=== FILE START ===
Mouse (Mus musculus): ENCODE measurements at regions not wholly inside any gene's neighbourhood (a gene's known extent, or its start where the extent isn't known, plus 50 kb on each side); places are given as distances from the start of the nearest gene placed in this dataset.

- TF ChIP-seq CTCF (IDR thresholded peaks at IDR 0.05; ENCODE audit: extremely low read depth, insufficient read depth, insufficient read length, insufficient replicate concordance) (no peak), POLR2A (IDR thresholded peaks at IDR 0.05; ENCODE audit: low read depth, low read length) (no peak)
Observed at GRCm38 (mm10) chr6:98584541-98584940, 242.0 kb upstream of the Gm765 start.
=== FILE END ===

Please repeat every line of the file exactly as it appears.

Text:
Mouse (Mus musculus): ENCODE measurements at regions not wholly inside any gene's neighbourhood (a gene's known extent, or its start where the extent isn't known, plus 50 kb on each side); places are given as distances from the start of the nearest gene placed in this dataset.

- TF ChIP-seq CTCF (IDR thresholded peaks at IDR 0.05; ENCODE audit: extremely low read depth, insufficient read depth, insufficient read length, insufficient replicate concordance) (no peak), POLR2A (IDR thresholded peaks at IDR 0.05; ENCODE audit: low read depth, low read length) (no peak)
Observed at GRCm38 (mm10) chr6:98584541-98584940, 242.0 kb upstream of the Gm765 start.